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NCAR Weather Supercomputer Comes Online

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The cabinets of the Yellowstone supercomputer, housed in the new NCAR-Wyoming Supercomputing Center in Cheyenne. (Photo by Carlye Calvin of UCAR)

The NCAR-Wyoming Supercomputing Center in Cheyenne, Wyoming opens its doors today, unleashing a powerful supercomputer on an ambitious agenda of experiments that will improve predictions of earthquakes, hurricanes and tornadoes.

The NCAR center is home to Yellowstone, a new 1.5-petaflop IBM supercomputer – enough power to place among the world’s top 20 supercomputers. The main components consist of a massive central file and data storage system, a high performance computational cluster, and a system for visualizing the data.

“This center will help transform our understanding of the natural world in ways that offer enormous benefits to society,” says Thomas Bogdan, president of the University Corporation for Atmospheric Research, which manages NCAR on behalf of the National Science Foundation (NSF). “Whether it’s better understanding tornadoes and hurricanes, or deciphering the forces that lead to geomagnetic storms, the Yellowstone supercomputer and the NWSC will lead to improved forecasts and better protection for the public and our economy.”

10-Foot Raised Floor

The facility will include 24,000 square feet of raised floor data center space, with a 10-foot raised floor and 9-foot ceiling plenum to manage airflow required to cool the IT gear.

The design and construction of the  NCAR-Wyoming Supercomputing Center has been developed to be “future proofed,” providing the flexibility to expand to adapt to new supercomputing technology as it evolves.

Located in Cheyenne’s North Range Business Park, the 153,000-square-foot data center will provide advanced computing services to scientists across the United States. Most researchers will interact with the center remotely, via a laptop or desktop computer and the Internet.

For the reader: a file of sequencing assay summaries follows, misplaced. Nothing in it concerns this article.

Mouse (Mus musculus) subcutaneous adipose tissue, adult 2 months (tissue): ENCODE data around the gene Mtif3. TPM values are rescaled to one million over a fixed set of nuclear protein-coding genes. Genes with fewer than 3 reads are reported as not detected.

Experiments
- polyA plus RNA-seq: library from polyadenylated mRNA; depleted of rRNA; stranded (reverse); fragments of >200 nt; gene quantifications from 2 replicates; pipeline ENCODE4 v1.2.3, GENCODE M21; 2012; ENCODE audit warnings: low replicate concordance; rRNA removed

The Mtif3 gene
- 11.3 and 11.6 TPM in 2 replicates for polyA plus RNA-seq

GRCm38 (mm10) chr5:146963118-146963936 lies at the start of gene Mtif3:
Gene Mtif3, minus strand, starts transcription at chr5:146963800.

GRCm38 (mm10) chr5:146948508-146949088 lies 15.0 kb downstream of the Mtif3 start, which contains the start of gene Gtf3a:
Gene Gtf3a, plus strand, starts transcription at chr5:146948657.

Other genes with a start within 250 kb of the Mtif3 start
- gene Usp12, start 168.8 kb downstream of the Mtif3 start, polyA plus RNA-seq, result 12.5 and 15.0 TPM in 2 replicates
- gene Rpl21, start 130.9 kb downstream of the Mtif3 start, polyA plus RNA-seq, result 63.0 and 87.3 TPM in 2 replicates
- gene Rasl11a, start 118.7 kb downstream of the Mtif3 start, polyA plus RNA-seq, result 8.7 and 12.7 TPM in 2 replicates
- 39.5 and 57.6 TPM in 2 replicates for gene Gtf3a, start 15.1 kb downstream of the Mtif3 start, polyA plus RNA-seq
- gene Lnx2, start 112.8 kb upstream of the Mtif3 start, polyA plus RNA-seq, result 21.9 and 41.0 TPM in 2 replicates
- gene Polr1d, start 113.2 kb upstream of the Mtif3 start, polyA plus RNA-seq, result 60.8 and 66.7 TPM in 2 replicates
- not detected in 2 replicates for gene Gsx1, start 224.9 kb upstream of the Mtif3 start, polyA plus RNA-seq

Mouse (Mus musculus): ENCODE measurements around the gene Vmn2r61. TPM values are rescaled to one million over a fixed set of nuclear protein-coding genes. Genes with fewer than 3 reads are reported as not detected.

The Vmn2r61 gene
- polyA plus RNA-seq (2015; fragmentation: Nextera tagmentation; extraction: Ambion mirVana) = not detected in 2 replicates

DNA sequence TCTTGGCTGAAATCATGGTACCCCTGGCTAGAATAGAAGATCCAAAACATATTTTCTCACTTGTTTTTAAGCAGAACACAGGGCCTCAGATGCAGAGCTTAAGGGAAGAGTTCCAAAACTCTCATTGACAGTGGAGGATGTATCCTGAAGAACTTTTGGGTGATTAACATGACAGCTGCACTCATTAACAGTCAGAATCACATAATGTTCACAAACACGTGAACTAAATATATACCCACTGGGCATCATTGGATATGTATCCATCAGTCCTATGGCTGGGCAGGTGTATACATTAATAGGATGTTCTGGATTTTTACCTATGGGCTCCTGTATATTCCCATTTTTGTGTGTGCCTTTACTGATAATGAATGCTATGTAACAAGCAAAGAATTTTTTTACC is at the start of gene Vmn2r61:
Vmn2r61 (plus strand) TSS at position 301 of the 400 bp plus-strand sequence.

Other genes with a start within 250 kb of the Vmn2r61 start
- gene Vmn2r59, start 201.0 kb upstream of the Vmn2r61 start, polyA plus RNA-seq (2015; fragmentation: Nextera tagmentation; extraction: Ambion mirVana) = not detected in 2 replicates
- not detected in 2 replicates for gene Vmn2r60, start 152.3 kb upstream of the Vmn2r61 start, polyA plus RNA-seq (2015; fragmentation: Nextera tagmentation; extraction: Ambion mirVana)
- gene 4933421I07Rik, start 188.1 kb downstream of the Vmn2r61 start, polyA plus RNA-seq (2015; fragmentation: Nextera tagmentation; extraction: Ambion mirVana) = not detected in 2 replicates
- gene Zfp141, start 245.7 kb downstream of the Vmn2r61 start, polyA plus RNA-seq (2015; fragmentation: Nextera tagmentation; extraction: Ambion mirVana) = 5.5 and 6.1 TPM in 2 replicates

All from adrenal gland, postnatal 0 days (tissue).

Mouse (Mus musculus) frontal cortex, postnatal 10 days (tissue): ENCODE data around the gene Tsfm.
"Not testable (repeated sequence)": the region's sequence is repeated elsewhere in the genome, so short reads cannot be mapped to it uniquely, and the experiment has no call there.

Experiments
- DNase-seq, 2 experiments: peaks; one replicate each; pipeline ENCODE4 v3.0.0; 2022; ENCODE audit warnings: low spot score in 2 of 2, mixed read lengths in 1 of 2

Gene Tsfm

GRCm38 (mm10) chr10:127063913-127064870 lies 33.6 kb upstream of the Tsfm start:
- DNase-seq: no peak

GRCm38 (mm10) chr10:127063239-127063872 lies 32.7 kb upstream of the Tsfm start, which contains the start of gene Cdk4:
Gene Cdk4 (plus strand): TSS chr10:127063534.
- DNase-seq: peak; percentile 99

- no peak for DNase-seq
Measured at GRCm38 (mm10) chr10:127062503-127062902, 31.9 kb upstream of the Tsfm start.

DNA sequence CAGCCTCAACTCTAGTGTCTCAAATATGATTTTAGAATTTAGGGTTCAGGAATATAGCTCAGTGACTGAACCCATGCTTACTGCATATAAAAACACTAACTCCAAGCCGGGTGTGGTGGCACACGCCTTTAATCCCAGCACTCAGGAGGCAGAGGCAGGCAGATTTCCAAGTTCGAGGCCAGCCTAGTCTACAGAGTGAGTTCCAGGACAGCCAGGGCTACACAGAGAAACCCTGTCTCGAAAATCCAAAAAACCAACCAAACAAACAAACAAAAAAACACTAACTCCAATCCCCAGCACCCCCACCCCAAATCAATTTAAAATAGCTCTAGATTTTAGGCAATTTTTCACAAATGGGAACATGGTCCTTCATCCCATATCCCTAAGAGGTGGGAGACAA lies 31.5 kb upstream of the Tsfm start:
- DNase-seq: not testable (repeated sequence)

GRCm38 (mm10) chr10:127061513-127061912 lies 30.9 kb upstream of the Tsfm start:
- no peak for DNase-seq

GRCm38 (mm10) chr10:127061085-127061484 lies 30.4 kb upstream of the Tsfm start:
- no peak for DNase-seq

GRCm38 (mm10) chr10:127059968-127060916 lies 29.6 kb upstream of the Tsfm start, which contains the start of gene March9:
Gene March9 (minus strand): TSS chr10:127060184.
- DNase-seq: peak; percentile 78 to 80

The NCAR facility was awarded a LEED Gold certification for its sustainable design. The center takes full advantage of Cheyenne’s elevation and cool, dry climate, which allows the use of fresh air to cool the servers year round, significantly reducing the facility’s energy use.

Integrates Wind Energy

A minimum of 10 percent of the power provided to the facility will be wind energy from the nearby Happy Jack Wind Farm. NCAR and UCAR say they will continue to explore options to increase the percentage of renewable energy provided to the facility in future years.

The center is a partnership among NCAR, the National Science Foundation (NSF), the University of Wyoming (UW), the state of Wyoming, Cheyenne LEADS, the Wyoming Business Council, and Cheyenne Light, Fuel and Power.

“The NCAR-Wyoming Supercomputing Center will offer researchers the opportunity to develop, access, and share complex models and data at incredibly powerful speeds,” said NSF director Subra Suresh. “This is the latest example of NSF’s unique ability to identify challenges early and make sure that the best tools are in place to support the science and engineering research communities.”

Bogdan and Suresh took part this morning in a formal opening ceremony with Wyoming Gov. Matt Mead, University of Wyoming (UW) vice president of research relations William Gern, NCAR director Roger Wakimoto, and other political and scientific leaders.

For more on the design of the NCAR facility, see “Designing A New Type of Data Center,” our Industry Perspectives article from project architect H+L Archtecture.

Another view of the Yellowstone supercomputer, housed in the new NCAR-Wyoming Supercomputing Center in Cheyenne. (Photo by Carlye Calvin of UCAR)

About the Author

Rich Miller is the founder and editor at large of Data Center Knowledge, and has been reporting on the data center sector since 2000. He has tracked the growing impact of high-density computing on the power and cooling of data centers, and the resulting push for improved energy efficiency in these facilities.

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